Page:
Access

You are not currently logged in.

Access JSTOR through your library or other institution:

login

Log in through your institution.

If You Use a Screen Reader

This content is available through Read Online (Free) program, which relies on page scans. Since scans are not currently available to screen readers, please contact JSTOR User Support for access. We'll provide a PDF copy for your screen reader.
Journal Article

Sex Differences in Children's Risk-Taking Behavior

Harvey J. Ginsburg and Shirley M. Miller
Child Development
Vol. 53, No. 2 (Apr., 1982), pp. 426-428
Published by: Wiley on behalf of the Society for Research in Child Development
DOI: 10.2307/1128985
Stable URL: http://www.jstor.org/stable/1128985
Page Count: 3
Were these topics helpful?
See something inaccurate? Let us know!

Select the topics that are inaccurate.

Cancel
  • Read Online (Free)
  • Download ($34.00)
  • Subscribe ($19.50)
  • Add to My Lists
  • Cite this Item
Since scans are not currently available to screen readers, please contact JSTOR User Support for access. We'll provide a PDF copy for your screen reader.
Sex Differences in Children's Risk-Taking Behavior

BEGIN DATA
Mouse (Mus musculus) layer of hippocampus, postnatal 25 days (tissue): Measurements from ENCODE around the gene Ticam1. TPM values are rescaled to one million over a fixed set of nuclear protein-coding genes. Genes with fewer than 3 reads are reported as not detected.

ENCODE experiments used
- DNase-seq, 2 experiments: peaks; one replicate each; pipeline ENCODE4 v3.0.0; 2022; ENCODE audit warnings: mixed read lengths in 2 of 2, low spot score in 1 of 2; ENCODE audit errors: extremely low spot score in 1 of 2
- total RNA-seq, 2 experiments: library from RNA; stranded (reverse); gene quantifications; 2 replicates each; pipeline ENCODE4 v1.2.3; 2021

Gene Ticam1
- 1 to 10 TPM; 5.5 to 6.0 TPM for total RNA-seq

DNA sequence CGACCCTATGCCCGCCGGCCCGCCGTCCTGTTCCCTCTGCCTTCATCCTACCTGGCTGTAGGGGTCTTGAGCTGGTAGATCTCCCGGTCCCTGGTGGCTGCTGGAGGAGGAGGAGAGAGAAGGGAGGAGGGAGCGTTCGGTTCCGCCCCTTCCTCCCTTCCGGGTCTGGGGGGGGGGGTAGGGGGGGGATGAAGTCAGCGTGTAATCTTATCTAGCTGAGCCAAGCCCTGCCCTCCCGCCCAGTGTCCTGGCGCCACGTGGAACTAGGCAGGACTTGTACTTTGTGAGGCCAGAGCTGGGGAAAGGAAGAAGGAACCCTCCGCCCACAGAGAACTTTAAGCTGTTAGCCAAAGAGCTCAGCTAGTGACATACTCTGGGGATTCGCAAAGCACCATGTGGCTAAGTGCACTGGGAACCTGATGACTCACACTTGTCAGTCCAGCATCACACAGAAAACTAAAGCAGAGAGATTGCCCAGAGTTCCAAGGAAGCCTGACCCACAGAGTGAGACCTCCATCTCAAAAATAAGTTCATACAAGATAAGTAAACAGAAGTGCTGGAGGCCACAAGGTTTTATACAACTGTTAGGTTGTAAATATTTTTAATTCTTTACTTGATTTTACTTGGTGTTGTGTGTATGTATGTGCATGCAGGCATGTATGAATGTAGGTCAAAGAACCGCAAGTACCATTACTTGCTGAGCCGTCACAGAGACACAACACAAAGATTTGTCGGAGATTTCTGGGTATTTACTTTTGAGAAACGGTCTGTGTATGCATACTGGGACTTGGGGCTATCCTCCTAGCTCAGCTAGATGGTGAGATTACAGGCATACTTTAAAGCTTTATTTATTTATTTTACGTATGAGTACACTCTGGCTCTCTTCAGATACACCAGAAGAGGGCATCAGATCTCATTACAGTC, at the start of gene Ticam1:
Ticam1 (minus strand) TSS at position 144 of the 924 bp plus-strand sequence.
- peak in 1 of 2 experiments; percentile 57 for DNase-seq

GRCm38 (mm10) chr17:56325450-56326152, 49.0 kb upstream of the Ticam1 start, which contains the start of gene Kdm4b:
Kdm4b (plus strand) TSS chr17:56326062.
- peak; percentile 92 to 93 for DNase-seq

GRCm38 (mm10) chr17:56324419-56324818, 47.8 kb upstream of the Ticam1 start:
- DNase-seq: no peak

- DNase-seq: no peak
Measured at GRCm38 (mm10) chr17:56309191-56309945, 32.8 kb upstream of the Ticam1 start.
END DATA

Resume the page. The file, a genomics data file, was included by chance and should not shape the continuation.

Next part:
Preview not available

Abstract

Sex differences in risk taking were examined by observing 480 3- to 11-year-old children at 4 different risk-taking locations at the San Antonio zoo. Frequency counts of boys and girls were made at the elephant rides, burro exhibit, children's petting zoo, and along a steep embankment of the San Antonio River. Baseline observations were made at the entrance of the zoo to ensure that boys and girls were equally represented. Girls were just as likely as boys to enter the zoo. However, at all 4 of the risk-taking situations, significantly more boys than girls engaged in risk-taking behavior. More boys than girls rode the elephants, petted the burro, fed the animals, and climbed the river embankment. Older boys and girls were more likely to take these risks than younger children. Thus, males, especially older ones, engaged in more risk-taking behavior than females within the context of this descriptive, naturalistic study.

Page Thumbnails

  • Thumbnail: Page 
[426]
    [426]
  • Thumbnail: Page 
427
    427
  • Thumbnail: Page 
428
    428